The Queen’s Unearthed Letter From 1945 Reveals Fascinating Details About Her Younger Self and Her Hidden Talents

Queen Elizabeth II is the longest-reigning queen in British history and she is the 40th monarch since William the Conqueror. But, as a letter she wrote in 1945 indicates, the young princess had a lot more to her even before taking the throne. 

Queen Elizabeth, who is now 95 years old, has had a long and fascinating life. During her reign, she has traveled more than any other queen, making 261 formal visits abroad to 116 different countries, including 96 state visits. She is a mother to four children, a grandmother to eight, and a great-grandmother to six in the Royal Family.

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However, there is one noteworthy chapter of the Queen’s life that has long been forgotten, and a letter seen by Express, handwritten by the young Princess Elizabeth in 1945 when she was 19 years old, sheds some light on it.

The letter has now been sold on auction, but the information it contains is remarkable.

Page 1 of the letter (Image: icollector)

The letter is signed “Lilibet,” the Queen’s family nickname, and is dated April 24, 1945, just days after her 19th birthday, and is written on with a Buckingham Palace letterhead to “Mary.”

The significance this letter holds comes from its indication of how the Queen felt about one of the most determinative periods of her life: the years of World War Two and her service in the Auxiliary Territorial Service.

Many children in London were evacuated to avoid the frequent aerial attack after Britain entered the Second World War in 1939.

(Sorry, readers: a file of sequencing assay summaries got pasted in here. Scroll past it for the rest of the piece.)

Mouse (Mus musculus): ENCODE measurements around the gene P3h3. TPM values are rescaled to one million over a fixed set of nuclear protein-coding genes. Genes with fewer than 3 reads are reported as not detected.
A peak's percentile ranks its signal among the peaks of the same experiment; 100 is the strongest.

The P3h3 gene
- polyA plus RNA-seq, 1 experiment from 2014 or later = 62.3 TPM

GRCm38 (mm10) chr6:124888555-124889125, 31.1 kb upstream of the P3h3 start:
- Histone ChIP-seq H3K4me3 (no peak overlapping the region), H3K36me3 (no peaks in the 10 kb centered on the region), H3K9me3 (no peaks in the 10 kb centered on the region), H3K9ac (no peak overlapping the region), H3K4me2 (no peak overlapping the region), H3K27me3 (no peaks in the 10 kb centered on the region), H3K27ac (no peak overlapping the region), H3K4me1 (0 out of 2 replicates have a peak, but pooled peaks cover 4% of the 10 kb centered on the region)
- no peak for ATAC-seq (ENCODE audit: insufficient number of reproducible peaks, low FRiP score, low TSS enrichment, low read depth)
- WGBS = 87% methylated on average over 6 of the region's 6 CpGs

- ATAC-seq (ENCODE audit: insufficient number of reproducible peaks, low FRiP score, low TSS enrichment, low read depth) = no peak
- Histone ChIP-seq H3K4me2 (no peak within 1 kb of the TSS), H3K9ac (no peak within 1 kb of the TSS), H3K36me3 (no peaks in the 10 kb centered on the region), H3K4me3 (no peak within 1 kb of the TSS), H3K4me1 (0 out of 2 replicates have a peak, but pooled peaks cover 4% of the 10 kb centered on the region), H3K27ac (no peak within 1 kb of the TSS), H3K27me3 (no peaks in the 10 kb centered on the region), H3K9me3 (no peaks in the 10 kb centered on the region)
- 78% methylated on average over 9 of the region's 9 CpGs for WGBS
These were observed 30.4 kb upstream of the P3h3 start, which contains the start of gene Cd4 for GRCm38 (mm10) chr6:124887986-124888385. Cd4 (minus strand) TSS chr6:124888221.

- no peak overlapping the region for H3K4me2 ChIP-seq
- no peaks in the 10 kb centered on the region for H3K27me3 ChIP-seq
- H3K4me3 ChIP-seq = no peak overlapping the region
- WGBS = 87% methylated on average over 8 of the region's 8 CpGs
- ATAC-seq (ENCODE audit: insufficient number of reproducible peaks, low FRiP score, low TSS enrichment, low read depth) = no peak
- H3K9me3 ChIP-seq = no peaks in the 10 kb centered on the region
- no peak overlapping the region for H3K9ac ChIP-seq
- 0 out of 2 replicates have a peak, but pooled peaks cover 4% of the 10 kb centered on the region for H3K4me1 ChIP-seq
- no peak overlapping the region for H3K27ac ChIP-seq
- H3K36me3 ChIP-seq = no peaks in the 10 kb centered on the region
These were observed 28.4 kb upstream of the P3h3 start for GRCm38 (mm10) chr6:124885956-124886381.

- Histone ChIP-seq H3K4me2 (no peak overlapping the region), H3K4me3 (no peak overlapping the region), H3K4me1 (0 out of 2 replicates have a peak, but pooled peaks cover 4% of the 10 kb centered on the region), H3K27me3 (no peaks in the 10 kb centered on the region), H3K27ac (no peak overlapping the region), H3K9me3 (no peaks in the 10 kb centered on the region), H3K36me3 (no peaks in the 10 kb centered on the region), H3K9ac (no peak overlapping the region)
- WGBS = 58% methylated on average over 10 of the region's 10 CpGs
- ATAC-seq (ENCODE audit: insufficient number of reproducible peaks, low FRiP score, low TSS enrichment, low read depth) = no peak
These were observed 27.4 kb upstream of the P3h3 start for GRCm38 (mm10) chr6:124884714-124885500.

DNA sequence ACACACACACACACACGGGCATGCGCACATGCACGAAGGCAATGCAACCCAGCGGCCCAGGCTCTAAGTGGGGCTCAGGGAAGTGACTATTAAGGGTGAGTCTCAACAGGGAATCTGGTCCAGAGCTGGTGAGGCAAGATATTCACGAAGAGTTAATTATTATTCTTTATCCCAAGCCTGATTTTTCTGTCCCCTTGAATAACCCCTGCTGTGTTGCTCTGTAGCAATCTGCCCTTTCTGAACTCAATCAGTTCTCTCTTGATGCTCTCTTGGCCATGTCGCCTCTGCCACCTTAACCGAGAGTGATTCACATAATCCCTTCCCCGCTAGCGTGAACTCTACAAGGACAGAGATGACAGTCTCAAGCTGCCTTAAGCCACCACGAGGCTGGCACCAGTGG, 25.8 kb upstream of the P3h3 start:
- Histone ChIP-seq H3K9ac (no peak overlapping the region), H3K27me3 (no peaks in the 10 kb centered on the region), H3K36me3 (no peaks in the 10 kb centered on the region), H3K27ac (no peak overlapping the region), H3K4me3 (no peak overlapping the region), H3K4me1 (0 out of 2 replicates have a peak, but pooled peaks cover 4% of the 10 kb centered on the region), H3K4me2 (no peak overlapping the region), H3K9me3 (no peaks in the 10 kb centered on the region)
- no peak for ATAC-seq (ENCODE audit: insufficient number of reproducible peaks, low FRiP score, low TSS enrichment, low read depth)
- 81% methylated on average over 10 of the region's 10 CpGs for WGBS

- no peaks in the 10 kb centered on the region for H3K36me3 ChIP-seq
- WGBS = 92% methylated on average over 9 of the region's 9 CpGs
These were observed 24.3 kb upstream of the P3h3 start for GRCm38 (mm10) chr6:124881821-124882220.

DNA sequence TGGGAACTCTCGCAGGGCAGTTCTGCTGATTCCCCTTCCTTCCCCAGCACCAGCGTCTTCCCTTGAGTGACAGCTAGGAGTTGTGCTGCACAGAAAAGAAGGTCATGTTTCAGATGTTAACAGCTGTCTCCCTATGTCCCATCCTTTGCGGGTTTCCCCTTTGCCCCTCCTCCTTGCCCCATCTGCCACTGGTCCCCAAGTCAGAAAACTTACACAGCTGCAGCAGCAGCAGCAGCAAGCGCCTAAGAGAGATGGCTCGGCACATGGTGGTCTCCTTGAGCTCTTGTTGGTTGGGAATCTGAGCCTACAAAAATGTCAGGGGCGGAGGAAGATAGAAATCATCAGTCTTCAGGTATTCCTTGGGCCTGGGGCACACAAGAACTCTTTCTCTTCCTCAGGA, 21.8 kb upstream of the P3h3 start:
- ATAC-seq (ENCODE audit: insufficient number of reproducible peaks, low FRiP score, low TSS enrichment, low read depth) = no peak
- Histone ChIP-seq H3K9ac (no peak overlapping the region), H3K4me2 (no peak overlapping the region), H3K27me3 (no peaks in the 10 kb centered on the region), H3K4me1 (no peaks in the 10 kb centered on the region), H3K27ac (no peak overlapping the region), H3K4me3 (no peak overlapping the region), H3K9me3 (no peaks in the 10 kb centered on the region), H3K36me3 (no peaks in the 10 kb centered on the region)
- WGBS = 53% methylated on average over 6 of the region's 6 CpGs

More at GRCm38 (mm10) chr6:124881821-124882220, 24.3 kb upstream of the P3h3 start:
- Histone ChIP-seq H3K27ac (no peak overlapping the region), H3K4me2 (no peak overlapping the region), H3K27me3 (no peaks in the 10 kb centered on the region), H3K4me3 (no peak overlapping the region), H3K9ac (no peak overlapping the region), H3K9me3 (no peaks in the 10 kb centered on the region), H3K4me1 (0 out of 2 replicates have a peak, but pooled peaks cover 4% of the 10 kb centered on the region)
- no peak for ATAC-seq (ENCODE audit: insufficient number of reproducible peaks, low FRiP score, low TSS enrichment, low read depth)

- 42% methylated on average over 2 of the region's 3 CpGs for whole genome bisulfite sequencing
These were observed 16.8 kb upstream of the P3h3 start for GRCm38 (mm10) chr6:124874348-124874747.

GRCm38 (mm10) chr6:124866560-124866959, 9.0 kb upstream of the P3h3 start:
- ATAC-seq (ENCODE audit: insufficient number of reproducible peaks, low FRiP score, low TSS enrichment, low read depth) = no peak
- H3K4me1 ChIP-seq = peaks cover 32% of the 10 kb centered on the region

One senior politician advised the King to take Elizabeth, who was 13 at the time, and her younger sister Margaret, who was 9, to Canada.

However, Elizabeth’s mother refused, stating, “The children won’t go without me. I won’t leave without the King. And the King will never leave.”

As a result, the two Princesses were relocated to Balmoral Castle, Sandringham House, and finally Windsor Castle, where they remained until the end of the war.

Page 1 of the letter (Image: icollector)

Elizabeth went out to make her contribution as soon as she was old enough, and was appointed as an honorary second subaltern in the Auxiliary Territorial Service with the service number 230873.

She trained as a driver and mechanic before the war ended in 1945, and was given the rank of honorary junior commander alongside Winston Churchill’s daughter.

This stint gave the Queen some of her most impressive hidden talents: being the only monarch ever who can change a spark plug and a tyre.

The 1945 letter sees the Queen telling her friend how she’d “just finished a mechanics course in the ATS which I found most interesting.”

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She wrote: “I’ve never worked so hard in my life before, as everything I learned was brand new to me – all the offices of a car and all the intricacies of map reading.”

“But I enjoyed it all very much and found it a great experience.”

On Victory in Europe Day, at the end of the war in Europe, Elizabeth and Margaret famously slipped into the street and mingled anonymously with the joyous crowds in London’s streets.

Later, in a rare interview, the Queen said: “We asked my parents if we could go out and see for ourselves. She stated:

I remember we were terrified of being recognized… I remember lines of unknown people linking arms and walking down Whitehall, all of us just swept along on a tide of happiness and relief.”

The Queen retained the expertise she gained in the ATS after the war.

She has always had a passion for cars and is known for driving herself around her country’s estates.

In reality, the Queen is the only person in the United Kingdom who is allowed to drive without a license or a number plate on her vehicle.

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